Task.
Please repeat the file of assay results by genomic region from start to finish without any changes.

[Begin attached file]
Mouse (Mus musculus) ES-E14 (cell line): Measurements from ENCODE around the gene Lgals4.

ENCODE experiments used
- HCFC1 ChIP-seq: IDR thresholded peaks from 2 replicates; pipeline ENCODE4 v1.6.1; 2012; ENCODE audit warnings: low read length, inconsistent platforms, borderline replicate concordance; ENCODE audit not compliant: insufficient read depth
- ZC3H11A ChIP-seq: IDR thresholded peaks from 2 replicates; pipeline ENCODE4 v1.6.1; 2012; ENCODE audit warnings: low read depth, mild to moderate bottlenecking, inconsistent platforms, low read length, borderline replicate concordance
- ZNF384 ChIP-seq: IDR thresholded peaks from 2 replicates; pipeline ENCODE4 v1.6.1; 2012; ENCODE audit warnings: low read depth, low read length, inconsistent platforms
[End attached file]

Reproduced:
Mouse (Mus musculus) ES-E14 (cell line): Measurements from ENCODE around the gene Lgals4.

ENCODE experiments used
- HCFC1 ChIP-seq: IDR thresholded peaks from 2 replicates; pipeline ENCODE4 v1.6.1; 2012; ENCODE audit warnings: low read length, inconsistent platforms, borderline replicate concordance; ENCODE audit not compliant: insufficient read depth
- ZC3H11A ChIP-seq: IDR thresholded peaks from 2 replicates; pipeline ENCODE4 v1.6.1; 2012; ENCODE audit warnings: low read depth, mild to moderate bottlenecking, inconsistent platforms, low read length, borderline replicate concordance
- ZNF384 ChIP-seq: IDR thresholded peaks from 2 replicates; pipeline ENCODE4 v1.6.1; 2012; ENCODE audit warnings: low read depth, low read length, inconsistent platforms